‘Mantric Resonances Along Fields of Dissolution’ opens proceedings and is underpinned by a high degree of black metal originated riff and rasp.  Although features fuzzed out tremolo riffing and flailing hyper-speed drumming, rather than sounding typically black metal, the production is smeared with caustic washes of black noise, which becomes the predominant focus of the sonic palate.  Thus despite some ‘musical’ elements and instruments being discernible within the mix, the greater atmosphere is one of blown out industrial noise.  ‘Upon Labyrinths of Broken Mirrors’ pulls back on the sonic reigns so as to be more subdued in atmosphere, which illustrates a sense of cavernous depth and shrill quasi-orchestral tone (in part down to the atonal, angular and abstract riffing, which bring to mind the death metal approach of Portal).  With each track interlinking into the next, the third and final track ‘To Cloak a Nebulous Sun’ ramps back up to a wall of roaring tone and texture akin to screaming orchestral strings fed through a jet engine and undercut with hammering drums, wailing choirs and demonic vocals.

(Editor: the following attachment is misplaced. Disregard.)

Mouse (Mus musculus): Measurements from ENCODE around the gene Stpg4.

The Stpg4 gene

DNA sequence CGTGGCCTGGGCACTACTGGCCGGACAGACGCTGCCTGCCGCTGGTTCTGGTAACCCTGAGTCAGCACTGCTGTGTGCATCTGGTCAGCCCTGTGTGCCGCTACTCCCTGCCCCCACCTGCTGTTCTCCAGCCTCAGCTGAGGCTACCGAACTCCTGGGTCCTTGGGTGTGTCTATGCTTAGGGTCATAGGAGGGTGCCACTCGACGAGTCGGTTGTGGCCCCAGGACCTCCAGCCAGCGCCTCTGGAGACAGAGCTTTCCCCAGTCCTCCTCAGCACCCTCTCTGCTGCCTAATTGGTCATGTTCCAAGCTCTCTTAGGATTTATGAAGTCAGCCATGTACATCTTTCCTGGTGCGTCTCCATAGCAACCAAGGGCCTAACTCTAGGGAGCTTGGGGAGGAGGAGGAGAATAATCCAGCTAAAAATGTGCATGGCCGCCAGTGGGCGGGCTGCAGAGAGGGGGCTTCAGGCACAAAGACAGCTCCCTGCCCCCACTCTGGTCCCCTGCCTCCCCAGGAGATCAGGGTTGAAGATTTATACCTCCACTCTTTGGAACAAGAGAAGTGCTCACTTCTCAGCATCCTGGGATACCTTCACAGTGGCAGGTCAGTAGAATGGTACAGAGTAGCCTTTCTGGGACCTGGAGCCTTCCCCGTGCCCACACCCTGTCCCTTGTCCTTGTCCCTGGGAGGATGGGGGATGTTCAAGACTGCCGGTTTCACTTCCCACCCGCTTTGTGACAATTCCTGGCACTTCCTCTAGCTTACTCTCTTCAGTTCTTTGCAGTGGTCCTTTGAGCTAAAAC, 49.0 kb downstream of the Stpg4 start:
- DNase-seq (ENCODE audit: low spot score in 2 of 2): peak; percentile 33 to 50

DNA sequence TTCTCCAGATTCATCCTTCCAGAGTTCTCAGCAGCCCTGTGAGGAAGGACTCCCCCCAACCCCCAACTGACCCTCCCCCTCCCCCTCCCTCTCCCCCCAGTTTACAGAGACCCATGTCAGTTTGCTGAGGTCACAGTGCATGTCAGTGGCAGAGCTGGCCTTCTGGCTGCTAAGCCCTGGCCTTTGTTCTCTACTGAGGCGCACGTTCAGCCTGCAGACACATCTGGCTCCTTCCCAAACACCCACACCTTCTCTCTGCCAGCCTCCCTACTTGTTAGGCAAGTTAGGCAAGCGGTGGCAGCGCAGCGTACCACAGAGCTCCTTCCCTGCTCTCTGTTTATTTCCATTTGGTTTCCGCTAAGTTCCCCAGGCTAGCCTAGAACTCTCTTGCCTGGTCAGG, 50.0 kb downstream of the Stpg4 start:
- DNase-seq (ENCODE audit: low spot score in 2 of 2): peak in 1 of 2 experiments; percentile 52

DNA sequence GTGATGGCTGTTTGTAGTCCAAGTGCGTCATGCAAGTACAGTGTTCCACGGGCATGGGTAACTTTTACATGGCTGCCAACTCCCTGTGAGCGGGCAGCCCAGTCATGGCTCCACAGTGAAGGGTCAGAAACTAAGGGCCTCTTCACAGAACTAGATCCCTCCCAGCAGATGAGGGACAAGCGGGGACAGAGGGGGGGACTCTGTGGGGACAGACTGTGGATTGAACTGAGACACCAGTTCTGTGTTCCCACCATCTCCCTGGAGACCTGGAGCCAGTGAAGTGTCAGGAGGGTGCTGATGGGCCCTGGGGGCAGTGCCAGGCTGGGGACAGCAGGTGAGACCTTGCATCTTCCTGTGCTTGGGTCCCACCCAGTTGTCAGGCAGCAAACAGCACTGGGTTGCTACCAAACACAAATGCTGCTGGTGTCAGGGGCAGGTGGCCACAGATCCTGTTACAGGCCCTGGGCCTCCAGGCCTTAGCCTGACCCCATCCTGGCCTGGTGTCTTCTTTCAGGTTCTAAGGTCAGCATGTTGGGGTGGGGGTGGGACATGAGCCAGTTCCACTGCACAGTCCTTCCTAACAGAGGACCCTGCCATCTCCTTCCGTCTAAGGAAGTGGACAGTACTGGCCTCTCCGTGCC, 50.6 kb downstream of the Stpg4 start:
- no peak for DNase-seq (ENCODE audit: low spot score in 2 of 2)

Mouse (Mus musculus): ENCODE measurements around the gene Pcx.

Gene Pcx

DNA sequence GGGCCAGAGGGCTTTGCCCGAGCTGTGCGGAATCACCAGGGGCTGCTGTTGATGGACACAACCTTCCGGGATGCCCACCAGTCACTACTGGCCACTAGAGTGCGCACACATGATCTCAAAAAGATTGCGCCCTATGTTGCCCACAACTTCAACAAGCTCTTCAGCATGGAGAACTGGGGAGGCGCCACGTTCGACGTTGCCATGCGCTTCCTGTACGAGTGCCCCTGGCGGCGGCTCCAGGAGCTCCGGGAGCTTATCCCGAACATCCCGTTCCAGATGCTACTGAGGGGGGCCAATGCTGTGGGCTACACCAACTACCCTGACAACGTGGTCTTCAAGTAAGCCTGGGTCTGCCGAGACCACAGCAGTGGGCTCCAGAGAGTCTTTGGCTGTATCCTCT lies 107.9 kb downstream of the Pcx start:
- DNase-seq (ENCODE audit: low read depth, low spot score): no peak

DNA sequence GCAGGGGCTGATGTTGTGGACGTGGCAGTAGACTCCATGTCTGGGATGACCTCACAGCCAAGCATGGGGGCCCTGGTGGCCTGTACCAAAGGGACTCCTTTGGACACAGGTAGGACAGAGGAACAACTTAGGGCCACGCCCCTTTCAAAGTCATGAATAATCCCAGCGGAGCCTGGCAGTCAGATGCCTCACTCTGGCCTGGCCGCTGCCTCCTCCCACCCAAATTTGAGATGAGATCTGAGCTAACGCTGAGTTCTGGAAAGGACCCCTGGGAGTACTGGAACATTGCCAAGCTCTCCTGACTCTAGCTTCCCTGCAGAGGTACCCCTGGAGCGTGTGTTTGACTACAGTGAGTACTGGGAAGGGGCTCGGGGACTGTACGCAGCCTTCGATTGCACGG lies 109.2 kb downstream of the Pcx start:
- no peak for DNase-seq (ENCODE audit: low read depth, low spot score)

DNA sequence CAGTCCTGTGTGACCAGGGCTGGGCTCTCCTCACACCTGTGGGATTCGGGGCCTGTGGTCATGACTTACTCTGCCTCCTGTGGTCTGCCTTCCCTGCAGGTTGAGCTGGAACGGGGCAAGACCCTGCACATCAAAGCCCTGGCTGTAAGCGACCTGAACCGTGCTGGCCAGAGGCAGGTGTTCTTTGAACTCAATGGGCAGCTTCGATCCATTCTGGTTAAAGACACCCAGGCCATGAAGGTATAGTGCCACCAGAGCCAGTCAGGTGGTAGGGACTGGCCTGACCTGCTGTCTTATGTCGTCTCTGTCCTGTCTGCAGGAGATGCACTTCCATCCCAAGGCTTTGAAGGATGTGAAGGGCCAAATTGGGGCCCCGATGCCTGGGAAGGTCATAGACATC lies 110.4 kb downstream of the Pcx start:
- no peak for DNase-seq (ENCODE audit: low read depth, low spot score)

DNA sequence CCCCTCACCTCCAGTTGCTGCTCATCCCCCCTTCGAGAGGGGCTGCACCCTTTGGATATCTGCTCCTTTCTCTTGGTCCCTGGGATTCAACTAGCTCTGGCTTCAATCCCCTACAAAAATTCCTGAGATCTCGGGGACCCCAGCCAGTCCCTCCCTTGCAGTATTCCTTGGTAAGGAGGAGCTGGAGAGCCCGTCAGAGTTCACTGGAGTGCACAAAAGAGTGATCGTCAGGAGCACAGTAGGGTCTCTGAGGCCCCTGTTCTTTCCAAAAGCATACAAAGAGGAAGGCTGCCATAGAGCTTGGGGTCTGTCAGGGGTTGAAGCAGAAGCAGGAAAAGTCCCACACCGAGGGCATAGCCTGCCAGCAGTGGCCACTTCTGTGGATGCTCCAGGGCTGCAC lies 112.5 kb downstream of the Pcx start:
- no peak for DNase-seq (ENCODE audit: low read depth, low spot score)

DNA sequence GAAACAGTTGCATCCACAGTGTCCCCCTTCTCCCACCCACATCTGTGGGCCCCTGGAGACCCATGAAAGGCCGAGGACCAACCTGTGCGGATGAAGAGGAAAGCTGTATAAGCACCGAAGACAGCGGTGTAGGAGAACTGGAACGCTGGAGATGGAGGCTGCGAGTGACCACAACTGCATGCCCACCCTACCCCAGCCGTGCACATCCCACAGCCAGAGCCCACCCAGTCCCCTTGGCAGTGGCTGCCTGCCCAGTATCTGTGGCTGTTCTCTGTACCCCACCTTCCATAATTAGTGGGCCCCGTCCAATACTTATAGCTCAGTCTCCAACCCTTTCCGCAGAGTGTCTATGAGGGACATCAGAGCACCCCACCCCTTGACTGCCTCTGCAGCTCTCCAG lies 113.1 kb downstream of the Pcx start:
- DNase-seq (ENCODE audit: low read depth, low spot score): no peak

For comparative purposes Gnawed Their Tongues is referenced within the promo blurb, which is agreed to be pretty spot on, and with only 3 tracks and run time of around 18 minutes, this is short but solid example of the convergence and mangled cross pollination of sounds drawn from black/ death metal, dark ambient and industrial noise.

Various Artists – All My Sins Remembered: the Sonic Worlds of John Murphy

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Various Artists – All My Sins Remembered: the Sonic Worlds of John Murphy 3xCD The Epicurean 2016

With John Murphy passing away on the 11th October, 2015 it was inevitable that a tribute album would be released at some point.  Thankfully this rather daunting task was taken up by The Epicurean, the label of John’s most recent output as Last Dominion Lost, Krank and The Grimsel Path, who have done a stunning job of bringing this 3xCD/ 32 page booklet together.  Also, whilst I initially perceived this to be a straight tribute, the liner notes reveal the concept was already well underway in mid-2015, with an intention for all proceeds from the release to go towards John’s medical treatments at the time.